New Barna research about American faith and worldview shows that a slim 51% majority of Americans believe in the most basic biblical attributes of God — down from 73% three decades ago.
Some interesting and telling findings from the research:
- Americans are more confident about the existence of Satan than they are of God, with 56% contending that Satan is an influential spiritual being, yet almost half (49%) are not fully confident that God truly exists.
- 44% of Americans believe Jesus Christ sinned while on Earth.
- 52% said that "the Holy Spirit is not a living entity, but merely a symbol of God's power, presence or purity."
More from the report:
According to the latest release of findings from the American Worldview Inventory 2020 by Dr. George Barna, Director of Research for the Cultural Research Center, some of the largest drops in belief in a biblical description of God in the past 30 years are among youngest Americans ages 18 to 29 (down 26 points), oldest Americans, i.e., born before 1946 (down 25 points), and women (down 25 points). The largest drop was among those attending Pentecostal or charismatic Protestant churches (down 27 points). Only those in households with income at least 20% above the national average saw an increase (up 2 points).
Other key findings:
- Those who say "a higher power may exist, but nobody really knows for certain" has exploded from 1% of the public 30 years ago to 20% today.
- Americans are almost evenly divided on the nature of Jesus Christ. Overall, 44% agreed that "when He lived on earth, Jesus Christ was fully divine and also fully human, and therefore committed sins, like other people." Slightly fewer (41%) viewed Jesus as fully divine and fully human, and sinless while on earth.
- Among those least likely to possess an orthodox biblical view of God:
- "nones," i.e., atheists, agnostics, with no religious interest or associations (9%);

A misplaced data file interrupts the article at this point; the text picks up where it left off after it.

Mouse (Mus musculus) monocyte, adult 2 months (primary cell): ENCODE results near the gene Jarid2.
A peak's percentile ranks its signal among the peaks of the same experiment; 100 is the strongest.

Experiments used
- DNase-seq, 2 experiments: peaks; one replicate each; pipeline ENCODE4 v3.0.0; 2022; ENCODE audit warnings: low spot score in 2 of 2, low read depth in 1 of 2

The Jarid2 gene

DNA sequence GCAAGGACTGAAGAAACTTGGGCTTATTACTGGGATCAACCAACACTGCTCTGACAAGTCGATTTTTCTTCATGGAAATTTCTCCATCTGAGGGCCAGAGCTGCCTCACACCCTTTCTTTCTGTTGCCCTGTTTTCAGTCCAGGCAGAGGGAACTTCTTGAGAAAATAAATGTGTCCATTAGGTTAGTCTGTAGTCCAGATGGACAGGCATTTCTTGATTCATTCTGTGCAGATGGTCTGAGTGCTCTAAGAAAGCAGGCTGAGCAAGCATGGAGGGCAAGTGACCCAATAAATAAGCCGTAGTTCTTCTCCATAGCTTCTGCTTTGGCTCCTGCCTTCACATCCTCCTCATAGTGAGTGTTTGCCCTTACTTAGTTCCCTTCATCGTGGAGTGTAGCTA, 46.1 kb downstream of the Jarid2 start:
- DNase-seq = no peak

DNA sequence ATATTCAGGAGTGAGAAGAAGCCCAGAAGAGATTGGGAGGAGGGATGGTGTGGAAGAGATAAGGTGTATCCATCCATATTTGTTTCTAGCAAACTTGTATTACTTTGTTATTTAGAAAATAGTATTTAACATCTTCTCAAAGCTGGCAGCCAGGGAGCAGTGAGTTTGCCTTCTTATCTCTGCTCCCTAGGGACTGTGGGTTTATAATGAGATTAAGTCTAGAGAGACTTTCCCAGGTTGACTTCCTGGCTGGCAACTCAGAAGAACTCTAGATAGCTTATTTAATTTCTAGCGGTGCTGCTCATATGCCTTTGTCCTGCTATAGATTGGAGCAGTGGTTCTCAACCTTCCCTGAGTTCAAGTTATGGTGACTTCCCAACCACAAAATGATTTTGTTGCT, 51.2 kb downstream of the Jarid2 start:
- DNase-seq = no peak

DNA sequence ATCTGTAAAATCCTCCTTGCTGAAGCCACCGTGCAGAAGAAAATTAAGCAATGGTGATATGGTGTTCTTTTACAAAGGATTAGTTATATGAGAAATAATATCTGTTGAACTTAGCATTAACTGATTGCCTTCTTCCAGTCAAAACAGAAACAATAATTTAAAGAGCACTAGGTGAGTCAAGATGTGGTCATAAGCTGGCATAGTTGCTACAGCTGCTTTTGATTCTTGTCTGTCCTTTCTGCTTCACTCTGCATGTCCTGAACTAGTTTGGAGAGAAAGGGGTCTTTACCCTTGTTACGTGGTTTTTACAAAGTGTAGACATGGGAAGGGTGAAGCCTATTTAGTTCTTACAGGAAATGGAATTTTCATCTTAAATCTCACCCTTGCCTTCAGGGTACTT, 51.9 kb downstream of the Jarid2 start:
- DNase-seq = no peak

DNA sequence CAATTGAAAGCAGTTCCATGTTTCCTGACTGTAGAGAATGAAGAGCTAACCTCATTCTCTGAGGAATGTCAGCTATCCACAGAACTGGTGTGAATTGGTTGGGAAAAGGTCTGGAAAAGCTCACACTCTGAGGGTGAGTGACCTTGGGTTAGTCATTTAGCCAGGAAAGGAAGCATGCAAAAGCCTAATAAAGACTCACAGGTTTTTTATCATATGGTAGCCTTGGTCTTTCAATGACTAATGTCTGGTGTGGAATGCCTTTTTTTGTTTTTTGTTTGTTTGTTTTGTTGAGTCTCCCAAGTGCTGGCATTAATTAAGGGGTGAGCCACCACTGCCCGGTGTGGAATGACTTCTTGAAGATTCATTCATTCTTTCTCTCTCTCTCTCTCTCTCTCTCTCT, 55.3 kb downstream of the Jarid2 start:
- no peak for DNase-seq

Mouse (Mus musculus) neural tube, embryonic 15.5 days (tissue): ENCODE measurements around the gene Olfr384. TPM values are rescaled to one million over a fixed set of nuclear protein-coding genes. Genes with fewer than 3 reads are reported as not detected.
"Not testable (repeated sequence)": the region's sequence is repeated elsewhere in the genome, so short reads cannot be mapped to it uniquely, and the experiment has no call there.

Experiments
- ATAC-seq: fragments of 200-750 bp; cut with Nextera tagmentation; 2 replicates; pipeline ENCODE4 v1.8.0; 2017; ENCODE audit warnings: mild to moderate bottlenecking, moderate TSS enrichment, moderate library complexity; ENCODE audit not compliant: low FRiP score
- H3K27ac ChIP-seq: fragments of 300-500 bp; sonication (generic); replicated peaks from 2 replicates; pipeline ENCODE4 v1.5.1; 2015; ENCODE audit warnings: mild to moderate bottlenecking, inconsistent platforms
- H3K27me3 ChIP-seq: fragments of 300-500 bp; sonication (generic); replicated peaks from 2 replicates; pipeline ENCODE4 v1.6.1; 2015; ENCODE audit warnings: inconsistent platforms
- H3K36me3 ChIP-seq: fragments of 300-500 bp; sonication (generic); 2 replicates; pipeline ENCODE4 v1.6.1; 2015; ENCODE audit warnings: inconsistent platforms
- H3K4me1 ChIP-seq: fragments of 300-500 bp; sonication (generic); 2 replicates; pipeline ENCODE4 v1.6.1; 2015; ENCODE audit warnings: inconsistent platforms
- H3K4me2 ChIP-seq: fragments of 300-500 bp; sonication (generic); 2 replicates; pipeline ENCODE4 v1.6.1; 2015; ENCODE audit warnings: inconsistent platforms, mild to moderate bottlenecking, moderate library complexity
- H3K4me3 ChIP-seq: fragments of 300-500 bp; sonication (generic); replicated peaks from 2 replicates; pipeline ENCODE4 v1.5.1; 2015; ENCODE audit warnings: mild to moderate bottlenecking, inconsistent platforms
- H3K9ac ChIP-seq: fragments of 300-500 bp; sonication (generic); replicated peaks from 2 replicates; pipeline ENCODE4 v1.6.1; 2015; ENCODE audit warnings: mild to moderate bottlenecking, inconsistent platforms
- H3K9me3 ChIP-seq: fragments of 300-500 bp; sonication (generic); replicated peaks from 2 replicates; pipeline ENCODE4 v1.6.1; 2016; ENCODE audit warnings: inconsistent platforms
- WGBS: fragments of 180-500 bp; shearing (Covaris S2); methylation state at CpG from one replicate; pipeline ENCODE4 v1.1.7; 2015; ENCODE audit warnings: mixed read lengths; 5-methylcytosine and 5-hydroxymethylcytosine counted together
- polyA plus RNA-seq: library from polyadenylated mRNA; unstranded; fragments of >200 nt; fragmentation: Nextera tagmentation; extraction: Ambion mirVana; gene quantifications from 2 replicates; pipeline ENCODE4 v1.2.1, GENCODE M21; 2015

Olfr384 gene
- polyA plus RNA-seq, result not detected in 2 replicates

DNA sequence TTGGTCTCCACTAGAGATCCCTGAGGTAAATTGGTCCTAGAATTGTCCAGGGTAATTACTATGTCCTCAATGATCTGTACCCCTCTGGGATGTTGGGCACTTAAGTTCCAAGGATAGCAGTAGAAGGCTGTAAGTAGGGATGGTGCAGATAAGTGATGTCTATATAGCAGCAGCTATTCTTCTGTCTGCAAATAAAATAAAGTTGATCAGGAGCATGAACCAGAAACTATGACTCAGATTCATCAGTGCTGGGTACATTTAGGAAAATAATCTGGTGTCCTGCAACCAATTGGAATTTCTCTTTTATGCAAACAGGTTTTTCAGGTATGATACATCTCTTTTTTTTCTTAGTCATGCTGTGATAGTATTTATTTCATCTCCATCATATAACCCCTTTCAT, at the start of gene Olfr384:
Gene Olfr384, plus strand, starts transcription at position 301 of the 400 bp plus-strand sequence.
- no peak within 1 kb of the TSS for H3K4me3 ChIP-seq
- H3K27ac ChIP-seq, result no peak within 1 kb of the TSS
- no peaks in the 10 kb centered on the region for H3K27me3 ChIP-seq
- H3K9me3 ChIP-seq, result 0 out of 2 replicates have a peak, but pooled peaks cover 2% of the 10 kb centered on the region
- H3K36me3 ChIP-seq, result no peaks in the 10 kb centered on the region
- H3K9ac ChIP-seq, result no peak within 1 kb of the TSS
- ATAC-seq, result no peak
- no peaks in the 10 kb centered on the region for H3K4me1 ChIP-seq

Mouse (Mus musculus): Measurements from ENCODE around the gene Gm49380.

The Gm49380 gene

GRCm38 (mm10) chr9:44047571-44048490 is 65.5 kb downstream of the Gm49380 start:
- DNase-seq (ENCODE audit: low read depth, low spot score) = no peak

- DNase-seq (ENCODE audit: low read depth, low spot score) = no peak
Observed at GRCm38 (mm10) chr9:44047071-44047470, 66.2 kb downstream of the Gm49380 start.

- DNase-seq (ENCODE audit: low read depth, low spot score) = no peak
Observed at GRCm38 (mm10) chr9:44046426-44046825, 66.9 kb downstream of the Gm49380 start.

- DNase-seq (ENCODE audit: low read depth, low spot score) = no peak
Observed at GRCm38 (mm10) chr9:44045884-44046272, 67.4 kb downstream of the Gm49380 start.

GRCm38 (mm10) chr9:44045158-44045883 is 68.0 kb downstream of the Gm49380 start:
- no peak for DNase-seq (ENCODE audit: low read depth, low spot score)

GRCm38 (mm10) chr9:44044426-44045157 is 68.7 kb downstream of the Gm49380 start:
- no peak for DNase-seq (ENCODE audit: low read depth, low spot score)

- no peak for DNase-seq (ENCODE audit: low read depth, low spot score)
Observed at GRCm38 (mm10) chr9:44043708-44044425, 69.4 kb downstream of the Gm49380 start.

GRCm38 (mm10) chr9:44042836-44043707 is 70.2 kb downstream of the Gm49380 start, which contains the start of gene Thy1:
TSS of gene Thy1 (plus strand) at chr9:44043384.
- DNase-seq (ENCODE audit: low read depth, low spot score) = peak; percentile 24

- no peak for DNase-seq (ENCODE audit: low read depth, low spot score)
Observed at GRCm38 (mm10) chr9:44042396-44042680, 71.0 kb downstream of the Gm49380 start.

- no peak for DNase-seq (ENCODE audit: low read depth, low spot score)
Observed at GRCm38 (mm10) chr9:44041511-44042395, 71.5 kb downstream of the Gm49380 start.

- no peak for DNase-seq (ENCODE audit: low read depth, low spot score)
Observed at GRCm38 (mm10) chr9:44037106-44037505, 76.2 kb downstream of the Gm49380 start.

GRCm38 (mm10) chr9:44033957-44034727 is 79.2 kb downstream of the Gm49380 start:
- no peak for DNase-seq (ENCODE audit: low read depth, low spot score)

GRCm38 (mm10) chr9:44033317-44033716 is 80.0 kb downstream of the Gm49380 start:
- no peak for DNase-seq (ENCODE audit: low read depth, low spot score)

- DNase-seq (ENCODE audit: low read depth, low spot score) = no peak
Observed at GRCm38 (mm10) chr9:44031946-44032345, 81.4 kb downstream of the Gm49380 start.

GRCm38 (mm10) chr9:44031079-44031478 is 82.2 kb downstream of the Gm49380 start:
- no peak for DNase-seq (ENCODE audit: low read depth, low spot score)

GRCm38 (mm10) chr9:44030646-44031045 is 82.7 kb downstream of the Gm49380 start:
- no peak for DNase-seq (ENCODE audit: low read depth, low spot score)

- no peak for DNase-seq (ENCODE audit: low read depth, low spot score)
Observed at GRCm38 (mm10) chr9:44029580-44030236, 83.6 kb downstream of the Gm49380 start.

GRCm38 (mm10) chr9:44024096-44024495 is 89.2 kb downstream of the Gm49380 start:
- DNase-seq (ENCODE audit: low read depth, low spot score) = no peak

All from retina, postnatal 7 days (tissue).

- political liberals (35%);
- adults who self-identify as LGBTQ (36%);
- and adults 18 to 29 years old (38%).
- Which people groups are most likely to embrace the orthodox biblical view of God?
- SAGE Cons (Spiritually Active Governance Engaged Conservative Christians – 92%);
- born-again Christians (84%);
- political conservatives (70%);
- blacks (62%);
- upscale individuals (i.e., college graduates with above average household income, 59% having a biblical God view);
- Republicans (67%);
- and people 50 or older (57%).
- The South is the only region that has more than half of its residents maintaining an orthodox biblical understanding of God (59%).
Even among Americans who hold to basic biblical beliefs about God, there are inconsistencies:
- Only half (51%) of those with a biblical view of God also believe that it is possible to be certain that God exists. That means nearly half of those who believe in a personal, powerful and perfect God – 45% – also believe that certainty about the God they believe in is impossible.
- A mere one out of three (34%) who have a biblical view of God also believe that He is involved in their life.
More data about the roughly half of Americans who do not hold to a basic biblical view of God:
- One-fifth of the public (20%) embraces a conventional agnostic perspective: "a higher power may exist, but nobody knows for certain."
- One-tenth (10%) possess a common "new age" or modern mystical point of view, claiming that "‘God' refers to the total realization of personal, human potential or a state of higher consciousness that a person may reach."
- A traditional atheistic view – i.e., that "there is no such thing as God" – is a view held by 6% of U.S. adults.
- Less common views include the 4% who possess a polytheistic view ("there are many gods, each with different powers and authority") and 3% who are pantheistic ("everyone is god").
- The remaining 6% of the public does not know what to think about the notion of God.
About the research:
AWVI 2020 was undertaken in January 2020 among a nationally representative sample of 2,000 adults. The survey included 1,000 interviews with a nationwide random sample of adults via telephone, plus another 1,000 adults interviewed online through use of a national panel of adults. A survey of 2,000 individuals has an estimated maximum sampling error of approximately 2 percentage points, based on the 95% confidence interval.